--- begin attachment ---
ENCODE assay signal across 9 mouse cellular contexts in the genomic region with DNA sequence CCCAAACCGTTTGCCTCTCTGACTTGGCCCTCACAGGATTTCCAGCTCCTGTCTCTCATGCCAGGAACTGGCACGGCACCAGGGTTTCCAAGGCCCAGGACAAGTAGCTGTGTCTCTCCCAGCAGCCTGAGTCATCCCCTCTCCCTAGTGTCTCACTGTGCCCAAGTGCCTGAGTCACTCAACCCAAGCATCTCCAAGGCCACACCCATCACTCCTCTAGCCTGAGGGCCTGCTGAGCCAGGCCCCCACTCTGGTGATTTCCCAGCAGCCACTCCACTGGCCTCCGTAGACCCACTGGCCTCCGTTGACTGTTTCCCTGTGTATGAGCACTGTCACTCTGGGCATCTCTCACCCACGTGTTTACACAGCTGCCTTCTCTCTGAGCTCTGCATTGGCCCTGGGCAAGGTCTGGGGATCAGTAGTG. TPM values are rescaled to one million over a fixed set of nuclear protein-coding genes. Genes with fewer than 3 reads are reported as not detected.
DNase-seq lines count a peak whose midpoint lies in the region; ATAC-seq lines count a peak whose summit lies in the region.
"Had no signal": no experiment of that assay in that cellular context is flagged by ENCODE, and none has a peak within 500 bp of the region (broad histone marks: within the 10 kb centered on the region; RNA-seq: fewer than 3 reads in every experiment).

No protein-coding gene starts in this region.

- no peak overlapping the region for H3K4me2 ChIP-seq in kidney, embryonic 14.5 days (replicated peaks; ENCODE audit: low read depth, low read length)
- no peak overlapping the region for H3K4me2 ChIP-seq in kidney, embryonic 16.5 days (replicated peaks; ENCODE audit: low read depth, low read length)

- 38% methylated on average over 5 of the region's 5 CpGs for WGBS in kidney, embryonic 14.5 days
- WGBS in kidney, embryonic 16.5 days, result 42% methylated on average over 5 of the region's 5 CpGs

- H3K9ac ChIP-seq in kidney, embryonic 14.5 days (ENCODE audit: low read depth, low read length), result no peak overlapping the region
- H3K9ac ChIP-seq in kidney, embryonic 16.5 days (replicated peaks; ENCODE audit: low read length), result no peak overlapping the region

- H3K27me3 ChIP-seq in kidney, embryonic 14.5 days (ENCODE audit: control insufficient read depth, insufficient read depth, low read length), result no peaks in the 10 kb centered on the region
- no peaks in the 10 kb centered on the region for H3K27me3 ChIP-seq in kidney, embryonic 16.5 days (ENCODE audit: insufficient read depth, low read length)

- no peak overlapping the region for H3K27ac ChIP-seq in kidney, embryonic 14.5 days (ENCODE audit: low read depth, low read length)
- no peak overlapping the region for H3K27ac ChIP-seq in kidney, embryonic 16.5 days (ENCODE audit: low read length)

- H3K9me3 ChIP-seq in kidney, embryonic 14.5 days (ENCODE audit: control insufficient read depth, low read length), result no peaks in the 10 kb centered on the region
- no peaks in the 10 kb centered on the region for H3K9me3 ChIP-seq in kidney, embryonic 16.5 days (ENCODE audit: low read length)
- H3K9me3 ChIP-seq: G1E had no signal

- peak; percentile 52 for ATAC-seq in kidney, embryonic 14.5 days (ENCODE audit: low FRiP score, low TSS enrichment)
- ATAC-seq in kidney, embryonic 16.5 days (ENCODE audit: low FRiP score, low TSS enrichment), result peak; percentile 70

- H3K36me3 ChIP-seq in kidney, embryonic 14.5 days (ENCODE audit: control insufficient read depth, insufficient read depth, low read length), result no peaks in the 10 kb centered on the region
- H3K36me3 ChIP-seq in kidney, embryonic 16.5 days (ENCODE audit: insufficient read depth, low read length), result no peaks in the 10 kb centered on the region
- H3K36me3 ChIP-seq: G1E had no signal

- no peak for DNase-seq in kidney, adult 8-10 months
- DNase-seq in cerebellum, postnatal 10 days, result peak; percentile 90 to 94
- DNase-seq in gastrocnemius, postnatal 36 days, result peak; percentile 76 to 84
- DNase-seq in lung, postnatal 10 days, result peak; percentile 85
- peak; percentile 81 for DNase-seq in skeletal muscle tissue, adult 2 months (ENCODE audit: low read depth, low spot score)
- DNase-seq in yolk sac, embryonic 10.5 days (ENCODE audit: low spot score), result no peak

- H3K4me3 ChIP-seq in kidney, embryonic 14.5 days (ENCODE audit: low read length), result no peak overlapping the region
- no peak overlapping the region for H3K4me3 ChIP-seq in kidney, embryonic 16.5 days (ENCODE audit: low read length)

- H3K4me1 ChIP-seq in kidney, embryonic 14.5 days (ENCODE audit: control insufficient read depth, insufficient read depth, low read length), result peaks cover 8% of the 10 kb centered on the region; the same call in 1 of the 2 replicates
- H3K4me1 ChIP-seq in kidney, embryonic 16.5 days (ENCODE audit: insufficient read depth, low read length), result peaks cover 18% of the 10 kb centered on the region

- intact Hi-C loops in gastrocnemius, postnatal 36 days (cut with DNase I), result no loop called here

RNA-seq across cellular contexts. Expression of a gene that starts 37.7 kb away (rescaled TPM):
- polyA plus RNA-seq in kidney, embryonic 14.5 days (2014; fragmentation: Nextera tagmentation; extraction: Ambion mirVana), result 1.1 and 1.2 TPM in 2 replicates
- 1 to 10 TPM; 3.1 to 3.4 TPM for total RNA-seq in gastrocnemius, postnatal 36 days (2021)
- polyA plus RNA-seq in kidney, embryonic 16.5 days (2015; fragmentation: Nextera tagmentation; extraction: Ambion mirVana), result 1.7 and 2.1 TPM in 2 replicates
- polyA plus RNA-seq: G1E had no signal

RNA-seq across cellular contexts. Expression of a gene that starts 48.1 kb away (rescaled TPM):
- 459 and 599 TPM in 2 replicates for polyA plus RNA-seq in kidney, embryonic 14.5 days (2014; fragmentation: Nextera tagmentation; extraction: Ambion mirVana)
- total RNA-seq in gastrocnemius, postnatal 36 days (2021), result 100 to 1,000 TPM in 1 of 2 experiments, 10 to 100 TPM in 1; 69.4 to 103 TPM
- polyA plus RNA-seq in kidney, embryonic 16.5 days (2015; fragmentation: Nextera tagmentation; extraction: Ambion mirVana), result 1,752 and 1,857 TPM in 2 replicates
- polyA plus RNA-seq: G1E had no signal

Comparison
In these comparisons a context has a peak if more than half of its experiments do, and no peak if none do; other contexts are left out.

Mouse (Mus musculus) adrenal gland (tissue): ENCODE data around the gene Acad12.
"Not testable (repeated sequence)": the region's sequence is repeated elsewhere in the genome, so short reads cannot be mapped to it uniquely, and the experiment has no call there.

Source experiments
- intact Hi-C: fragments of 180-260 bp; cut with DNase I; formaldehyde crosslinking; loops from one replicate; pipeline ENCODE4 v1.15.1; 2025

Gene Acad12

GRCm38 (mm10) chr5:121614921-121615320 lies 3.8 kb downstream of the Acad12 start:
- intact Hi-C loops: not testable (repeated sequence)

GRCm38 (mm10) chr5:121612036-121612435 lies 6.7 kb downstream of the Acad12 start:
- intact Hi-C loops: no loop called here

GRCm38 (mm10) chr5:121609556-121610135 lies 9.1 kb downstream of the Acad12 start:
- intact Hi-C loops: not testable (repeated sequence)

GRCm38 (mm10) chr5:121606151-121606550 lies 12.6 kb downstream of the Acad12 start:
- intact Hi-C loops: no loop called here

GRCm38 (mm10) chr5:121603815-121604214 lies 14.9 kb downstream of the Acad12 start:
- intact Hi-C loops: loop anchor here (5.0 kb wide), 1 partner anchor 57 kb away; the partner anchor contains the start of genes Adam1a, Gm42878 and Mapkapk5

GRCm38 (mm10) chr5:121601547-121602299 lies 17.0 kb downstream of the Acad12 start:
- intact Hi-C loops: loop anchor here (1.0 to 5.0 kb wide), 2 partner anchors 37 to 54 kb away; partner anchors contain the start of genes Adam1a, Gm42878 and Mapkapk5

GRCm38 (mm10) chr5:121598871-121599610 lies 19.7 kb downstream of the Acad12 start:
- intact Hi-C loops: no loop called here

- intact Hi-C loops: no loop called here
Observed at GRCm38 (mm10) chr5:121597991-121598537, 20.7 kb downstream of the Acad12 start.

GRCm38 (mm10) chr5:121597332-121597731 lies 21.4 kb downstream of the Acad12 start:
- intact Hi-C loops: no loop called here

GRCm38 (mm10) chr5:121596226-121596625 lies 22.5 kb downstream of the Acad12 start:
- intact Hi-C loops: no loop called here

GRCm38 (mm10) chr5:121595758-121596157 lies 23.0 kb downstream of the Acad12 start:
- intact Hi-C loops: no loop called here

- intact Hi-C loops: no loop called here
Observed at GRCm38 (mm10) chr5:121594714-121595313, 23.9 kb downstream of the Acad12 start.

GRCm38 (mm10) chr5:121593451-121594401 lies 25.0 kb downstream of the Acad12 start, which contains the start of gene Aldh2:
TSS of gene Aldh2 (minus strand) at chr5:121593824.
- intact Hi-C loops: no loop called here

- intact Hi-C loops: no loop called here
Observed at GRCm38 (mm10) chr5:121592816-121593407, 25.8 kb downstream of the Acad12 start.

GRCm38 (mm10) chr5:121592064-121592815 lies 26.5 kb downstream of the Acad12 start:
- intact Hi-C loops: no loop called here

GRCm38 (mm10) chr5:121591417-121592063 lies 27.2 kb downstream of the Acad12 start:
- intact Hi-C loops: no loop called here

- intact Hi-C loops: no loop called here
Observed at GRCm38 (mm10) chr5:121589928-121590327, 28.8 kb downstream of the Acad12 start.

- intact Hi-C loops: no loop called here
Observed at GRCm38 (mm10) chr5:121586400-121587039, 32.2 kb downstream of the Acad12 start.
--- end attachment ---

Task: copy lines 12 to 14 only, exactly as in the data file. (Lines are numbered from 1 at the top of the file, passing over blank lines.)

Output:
- no peaks in the 10 kb centered on the region for H3K27me3 ChIP-seq in kidney, embryonic 16.5 days (ENCODE audit: insufficient read depth, low read length)

- no peak overlapping the region for H3K27ac ChIP-seq in kidney, embryonic 14.5 days (ENCODE audit: low read depth, low read length)
- no peak overlapping the region for H3K27ac ChIP-seq in kidney, embryonic 16.5 days (ENCODE audit: low read length)